Visiting speaker explores life and death

The 38th annual Eunice Belgum Memorial Lectures were held on Thursday, March 9 and Friday, March 10. This year’s lecture series was entitled “Meanings of Life and Death” and was given by Edward Langerak, former chair of the philosophy department and now Professor Emeritus at St. Olaf.

The Eunice Belgum Lectures are held each year to honor the memory of Eunice Belgum ’67, a St. Olaf graduate in philosophy. Belgum also received a Ph.D in philosophy from Harvard, then taught at Trinity College and the College of William and Mary before her death in 1977 at the age of 31.

According to St. Olaf’s website, “The lecture series was established in the hope that Eunice’s tragic death would not end her impact on the profession, teaching and scholarship she loved so much. While the lectures may be on any topic, the philosophy department makes a special effort to choose topics in areas of special interest to Eunice, namely ethics, philosophy of mind and feminism.”

Langerak graduated from Calvin College and went on to earn his MA at the University of Michigan and his PhD from Princeton University. He taught at St. Olaf from 1972 until 2011, though he is still active in the St. Olaf community. He and his wife have led five student semesters abroad, including a trip to India in 2015.

The first lecture on March 9 focused on the “Meanings of Life”. Langerak organized the lecture around “The Myth of Sisyphus,” an essay by Albert Camus based on the Greek myth of Sisyphus eternally rolling a rock up a hill. Langerak then explored more philosophers and theologians, including Richard Taylor, Joel Feinberg and Susan Wolf, who addressed the myth of Sisyphus and its relation to the meaning of life.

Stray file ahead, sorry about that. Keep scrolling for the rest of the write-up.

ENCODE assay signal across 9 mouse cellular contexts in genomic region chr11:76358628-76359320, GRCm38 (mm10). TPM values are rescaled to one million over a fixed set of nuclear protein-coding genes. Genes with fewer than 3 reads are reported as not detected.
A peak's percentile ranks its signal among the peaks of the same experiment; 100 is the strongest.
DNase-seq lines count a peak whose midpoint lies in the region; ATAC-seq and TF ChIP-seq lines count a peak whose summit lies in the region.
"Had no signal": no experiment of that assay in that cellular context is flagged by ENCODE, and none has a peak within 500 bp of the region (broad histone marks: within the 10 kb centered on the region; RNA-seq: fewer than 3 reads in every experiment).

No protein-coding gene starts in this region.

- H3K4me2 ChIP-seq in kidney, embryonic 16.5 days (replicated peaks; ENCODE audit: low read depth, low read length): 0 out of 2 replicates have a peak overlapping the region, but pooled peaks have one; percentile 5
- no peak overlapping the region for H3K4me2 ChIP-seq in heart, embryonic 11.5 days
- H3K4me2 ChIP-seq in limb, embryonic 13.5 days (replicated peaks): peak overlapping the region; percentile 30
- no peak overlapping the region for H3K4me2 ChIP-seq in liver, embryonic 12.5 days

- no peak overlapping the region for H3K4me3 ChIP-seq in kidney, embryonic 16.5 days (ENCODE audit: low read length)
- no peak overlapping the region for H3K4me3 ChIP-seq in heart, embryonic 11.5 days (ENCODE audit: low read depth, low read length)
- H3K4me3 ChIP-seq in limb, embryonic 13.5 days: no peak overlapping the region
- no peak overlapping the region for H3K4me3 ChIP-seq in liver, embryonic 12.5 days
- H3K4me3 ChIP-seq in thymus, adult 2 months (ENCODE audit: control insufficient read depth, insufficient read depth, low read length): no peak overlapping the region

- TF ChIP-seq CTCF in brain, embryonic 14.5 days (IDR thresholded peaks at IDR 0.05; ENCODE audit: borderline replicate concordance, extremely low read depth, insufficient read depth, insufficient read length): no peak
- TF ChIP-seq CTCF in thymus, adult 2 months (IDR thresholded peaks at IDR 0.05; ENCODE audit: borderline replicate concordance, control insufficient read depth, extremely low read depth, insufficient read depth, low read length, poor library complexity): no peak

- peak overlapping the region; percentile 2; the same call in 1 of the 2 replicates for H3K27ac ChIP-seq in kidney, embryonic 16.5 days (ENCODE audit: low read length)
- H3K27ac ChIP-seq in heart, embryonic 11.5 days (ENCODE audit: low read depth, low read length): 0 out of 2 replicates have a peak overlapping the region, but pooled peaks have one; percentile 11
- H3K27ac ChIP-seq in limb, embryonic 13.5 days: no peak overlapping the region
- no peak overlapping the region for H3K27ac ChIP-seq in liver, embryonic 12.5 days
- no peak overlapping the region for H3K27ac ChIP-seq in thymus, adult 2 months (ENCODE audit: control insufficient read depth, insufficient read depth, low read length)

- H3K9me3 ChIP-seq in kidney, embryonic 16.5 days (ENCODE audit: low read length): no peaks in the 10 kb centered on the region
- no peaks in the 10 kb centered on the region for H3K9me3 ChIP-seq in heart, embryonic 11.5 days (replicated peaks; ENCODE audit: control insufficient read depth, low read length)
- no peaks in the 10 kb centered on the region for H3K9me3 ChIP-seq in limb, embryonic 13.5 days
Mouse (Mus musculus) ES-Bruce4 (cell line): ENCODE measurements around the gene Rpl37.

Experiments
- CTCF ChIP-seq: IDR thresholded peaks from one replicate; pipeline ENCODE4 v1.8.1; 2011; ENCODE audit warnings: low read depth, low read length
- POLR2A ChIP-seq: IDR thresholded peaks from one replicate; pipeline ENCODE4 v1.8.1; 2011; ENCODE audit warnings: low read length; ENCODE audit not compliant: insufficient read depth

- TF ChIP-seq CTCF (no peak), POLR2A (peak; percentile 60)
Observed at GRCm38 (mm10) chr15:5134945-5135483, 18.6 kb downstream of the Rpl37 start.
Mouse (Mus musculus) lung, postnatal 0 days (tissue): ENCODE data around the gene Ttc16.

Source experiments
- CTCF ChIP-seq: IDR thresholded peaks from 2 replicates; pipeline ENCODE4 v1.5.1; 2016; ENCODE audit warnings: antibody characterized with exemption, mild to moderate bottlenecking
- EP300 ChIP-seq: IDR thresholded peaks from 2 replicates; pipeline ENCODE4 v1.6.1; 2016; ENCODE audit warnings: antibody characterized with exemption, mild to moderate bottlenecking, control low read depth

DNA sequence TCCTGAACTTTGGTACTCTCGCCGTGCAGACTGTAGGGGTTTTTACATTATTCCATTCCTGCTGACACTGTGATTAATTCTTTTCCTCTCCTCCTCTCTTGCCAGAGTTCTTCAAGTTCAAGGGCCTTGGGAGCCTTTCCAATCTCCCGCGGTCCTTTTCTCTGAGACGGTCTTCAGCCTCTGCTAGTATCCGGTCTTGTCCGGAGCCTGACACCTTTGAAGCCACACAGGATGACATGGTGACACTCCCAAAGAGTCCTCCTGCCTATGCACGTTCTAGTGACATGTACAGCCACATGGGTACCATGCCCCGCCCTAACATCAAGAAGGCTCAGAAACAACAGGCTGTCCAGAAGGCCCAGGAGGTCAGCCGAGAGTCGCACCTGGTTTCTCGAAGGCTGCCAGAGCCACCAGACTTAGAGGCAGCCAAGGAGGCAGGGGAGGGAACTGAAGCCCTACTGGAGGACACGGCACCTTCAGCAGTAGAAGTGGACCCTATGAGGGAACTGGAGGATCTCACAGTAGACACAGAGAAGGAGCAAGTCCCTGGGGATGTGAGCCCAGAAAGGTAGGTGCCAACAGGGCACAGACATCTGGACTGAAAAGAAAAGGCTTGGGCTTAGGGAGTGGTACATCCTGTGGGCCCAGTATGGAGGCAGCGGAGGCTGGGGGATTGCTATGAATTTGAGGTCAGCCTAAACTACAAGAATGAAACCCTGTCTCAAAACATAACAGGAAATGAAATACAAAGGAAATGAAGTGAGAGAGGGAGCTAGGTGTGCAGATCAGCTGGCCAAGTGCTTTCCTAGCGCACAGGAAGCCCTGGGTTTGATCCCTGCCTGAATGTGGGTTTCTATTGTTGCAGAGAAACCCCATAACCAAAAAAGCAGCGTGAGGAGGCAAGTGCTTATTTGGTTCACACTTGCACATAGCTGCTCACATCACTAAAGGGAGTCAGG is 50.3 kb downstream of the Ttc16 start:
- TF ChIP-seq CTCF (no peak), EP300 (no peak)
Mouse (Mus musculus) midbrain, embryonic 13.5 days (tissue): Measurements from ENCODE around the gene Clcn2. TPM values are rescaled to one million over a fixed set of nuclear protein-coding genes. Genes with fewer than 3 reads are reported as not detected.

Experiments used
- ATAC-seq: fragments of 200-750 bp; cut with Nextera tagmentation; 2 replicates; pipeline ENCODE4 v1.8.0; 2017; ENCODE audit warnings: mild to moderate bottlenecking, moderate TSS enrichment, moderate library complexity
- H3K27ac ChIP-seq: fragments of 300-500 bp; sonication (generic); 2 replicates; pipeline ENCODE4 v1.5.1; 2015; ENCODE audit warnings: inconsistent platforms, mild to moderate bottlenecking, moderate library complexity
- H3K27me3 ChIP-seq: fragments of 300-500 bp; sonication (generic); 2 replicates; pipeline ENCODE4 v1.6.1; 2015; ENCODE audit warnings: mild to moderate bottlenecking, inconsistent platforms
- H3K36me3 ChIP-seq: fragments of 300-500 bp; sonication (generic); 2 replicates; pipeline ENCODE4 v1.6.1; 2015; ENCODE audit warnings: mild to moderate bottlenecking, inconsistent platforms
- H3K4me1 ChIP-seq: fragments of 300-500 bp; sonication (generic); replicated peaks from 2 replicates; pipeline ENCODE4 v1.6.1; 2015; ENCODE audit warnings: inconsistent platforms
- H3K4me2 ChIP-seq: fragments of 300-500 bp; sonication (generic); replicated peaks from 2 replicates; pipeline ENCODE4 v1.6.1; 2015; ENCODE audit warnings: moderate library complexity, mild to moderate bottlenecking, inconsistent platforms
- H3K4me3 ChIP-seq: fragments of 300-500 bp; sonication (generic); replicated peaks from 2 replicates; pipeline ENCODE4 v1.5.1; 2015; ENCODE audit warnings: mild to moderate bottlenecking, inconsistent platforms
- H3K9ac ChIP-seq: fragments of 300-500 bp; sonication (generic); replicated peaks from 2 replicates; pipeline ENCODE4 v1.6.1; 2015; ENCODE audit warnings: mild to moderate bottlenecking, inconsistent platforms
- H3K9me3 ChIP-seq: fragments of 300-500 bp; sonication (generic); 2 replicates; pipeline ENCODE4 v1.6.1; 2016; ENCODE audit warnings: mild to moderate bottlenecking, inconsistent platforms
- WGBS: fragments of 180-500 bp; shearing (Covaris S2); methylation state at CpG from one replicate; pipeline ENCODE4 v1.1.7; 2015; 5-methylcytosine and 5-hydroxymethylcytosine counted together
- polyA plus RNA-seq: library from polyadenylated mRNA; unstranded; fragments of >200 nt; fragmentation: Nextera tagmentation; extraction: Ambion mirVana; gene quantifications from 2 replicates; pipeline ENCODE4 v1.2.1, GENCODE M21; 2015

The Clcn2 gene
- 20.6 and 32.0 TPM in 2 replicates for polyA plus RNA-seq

Philosophy major Jacob Rothermel ’19 found the lecture very relevant and appreciated that Langerak looked at both his own views on the meaning of life as well as those of others.

“I enjoyed the way Professor Langerak guided the lecture with varying claims that led to his own view on the meaning of life,” Rothermel said. “Also, I thought what he had to say about the meaning of life hit hard, especially for a liberal arts student who experiences existential crises all the time.”

Langerak left time at the end for questions, and a reception followed.

The second lecture on March 10 was dedicated to “Meanings of Death.” Langerak followed a similar structure but this time presented views from theists and secularists on the meaning of death. Langerak cited philosophy department chair Charles Taliaferro’s essay “Why We Need Immortality,” bringing in a Christian perspective and arguing that the conversation between such disciplines is relevant to St. Olaf and the philosophy world even now. He read excerpts from Taliaferro’s essay that countered another essay by Grace Jantzen.

“Ms. Jantzen makes no suggestion that God is bored with either Godself or the world … If God has reason not to be bored or weary of a deathless life, why could not you and I find everlasting life of value in virtue of even a minute participation in the goods that God delights in?” Langerak read.

Both lectures can be found on the Eunice Belgum Memorial Lectures page on the St. Olaf philosophy department’s website.

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